Weekly Updates for September 2021

26th September

Yesterday several of our members staffed a stall at the Rotary Autumn Fair. By the end of the day there was £121 in SCG funds, 101 packets of our seeds had dispersed into the local community and more people heard of us. Walking onions took the prize for attracting the most interest. Ahead of the day working groups had gathered flowers, herbs and veg. in readiness for the event. Well done to all concerned.

Earlier in the week Helen had once again hosted a WhatsApp link up for interested members and the issue of communication was very much to the fore. Just to emphasise the point Sunday afternoon seemed to spark an exchange about tomatoes. Anne is confident that this year’s crop is the best we have had in five years. It is often tricky to know when is the best time to pick. The answer seems to be ‘do not worry’. Pete shared a picture of a string of tomatoes across his ceiling with tomatoes ripening almost up to Christmas. Ripening continues even when it gets cold. So you can’t go wrong really but Gardeners’ Question time recommends no more watering.

The work continues at SCG and during the week harvesting included  potatoes, cabbage, achocha, spinach, kale, courgette and parsley. It’s seed time and seeds for morning glory, poppy, calendula were among those gathered. Seeds for sweet peas and broccoli were stuck into packets. Aside from that a whole range of maintenance took place – clearing the ground to expand growth of comfrey; picking tops off kale; removing the blue netting from the brassicas as the butterflies have already laid their eggs; potting on coleus and verbascum and clipping the flowers off the basil etc. etc. Oh and we have done some tomatillo tasting – if you haven’t tried them do have a go. The taste is unique.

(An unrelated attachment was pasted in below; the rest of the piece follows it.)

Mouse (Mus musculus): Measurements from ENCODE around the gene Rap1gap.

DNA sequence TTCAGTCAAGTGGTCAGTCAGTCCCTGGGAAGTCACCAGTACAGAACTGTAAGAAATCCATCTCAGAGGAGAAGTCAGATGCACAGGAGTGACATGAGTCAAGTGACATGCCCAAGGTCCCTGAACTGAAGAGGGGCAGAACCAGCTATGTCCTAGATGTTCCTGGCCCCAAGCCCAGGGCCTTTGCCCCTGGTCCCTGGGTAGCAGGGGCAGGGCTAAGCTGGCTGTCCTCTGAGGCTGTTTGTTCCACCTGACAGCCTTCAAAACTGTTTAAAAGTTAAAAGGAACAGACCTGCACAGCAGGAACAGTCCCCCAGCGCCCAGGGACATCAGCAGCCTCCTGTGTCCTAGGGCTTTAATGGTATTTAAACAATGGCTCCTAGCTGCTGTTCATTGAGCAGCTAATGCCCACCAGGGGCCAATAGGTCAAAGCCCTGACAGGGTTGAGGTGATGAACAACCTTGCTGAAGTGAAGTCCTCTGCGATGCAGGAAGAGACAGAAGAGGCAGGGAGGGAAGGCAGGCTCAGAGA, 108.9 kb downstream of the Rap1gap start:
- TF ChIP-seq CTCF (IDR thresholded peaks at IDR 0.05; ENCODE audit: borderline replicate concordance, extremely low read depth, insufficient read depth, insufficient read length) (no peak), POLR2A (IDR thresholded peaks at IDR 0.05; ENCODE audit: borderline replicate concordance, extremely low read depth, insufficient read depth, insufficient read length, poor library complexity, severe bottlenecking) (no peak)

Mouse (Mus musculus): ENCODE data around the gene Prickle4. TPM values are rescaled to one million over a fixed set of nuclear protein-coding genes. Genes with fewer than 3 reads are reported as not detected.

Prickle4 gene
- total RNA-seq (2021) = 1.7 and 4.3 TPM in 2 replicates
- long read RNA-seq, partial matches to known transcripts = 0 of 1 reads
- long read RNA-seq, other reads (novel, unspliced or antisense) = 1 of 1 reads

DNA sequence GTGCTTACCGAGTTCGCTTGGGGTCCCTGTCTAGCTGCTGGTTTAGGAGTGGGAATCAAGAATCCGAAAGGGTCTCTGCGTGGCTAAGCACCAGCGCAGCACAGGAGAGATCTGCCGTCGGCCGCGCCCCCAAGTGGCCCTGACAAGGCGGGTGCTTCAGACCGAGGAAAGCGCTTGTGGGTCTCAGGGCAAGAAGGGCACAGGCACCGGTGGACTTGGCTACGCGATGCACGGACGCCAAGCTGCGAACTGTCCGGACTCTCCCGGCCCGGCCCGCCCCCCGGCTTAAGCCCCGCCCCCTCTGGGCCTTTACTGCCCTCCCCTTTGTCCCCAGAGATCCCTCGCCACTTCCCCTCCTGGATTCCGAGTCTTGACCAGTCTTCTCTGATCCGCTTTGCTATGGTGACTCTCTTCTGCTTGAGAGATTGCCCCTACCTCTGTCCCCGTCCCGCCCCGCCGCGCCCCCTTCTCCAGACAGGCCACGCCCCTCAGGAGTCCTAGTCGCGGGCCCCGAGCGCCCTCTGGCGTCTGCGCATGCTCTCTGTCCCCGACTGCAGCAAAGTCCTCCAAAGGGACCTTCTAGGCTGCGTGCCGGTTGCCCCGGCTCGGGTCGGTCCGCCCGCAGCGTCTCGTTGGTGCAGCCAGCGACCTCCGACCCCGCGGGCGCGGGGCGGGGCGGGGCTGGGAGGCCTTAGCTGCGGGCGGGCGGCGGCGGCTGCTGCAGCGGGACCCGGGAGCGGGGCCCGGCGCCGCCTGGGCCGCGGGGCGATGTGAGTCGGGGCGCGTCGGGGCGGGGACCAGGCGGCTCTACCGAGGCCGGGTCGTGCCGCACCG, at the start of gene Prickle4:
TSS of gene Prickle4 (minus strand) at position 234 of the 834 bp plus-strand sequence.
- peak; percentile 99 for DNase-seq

Meanwhile Steve T was seen on Sunday afternoon slogging away again on the new poly tunnel …

19th September

On Wednesday John and Gil led the latest workshop sharing their knowledge of tomatoes and the taste. Poly 2 is bulging with a range of varieties of tomato at present and the concensus is that this is the best crop we have had so far. Next Saturday the Serpentine Garden has a stall at the Rotary Club Fair in the Octagon where we will have some plants. You will be a welcome visitor if you call in.

On site it has been busy as usual with watering, weeding, moving of compost; attendance to the wormery and harvesting of achocha, blackberries, tomatoes and NZ spinach
On  Sunday Gil gave an impromptu lesson about potatoes as we have lost a proportion of our crop. The first problem was probably digging them up before they were quite ready. Digging up day should be dry. Gil emphasised the importance of brushing off the mud to promote drying and that storage has to be in a dry place, on newspaper and covered to shield the potatoes away from any light. She indicated that we have several ‘spiked’ potatoes and recommended that harvesting is done by pushing a fork down vertically equidistantly from plants either side then easing the potatoes up. All useful tips and appreciated.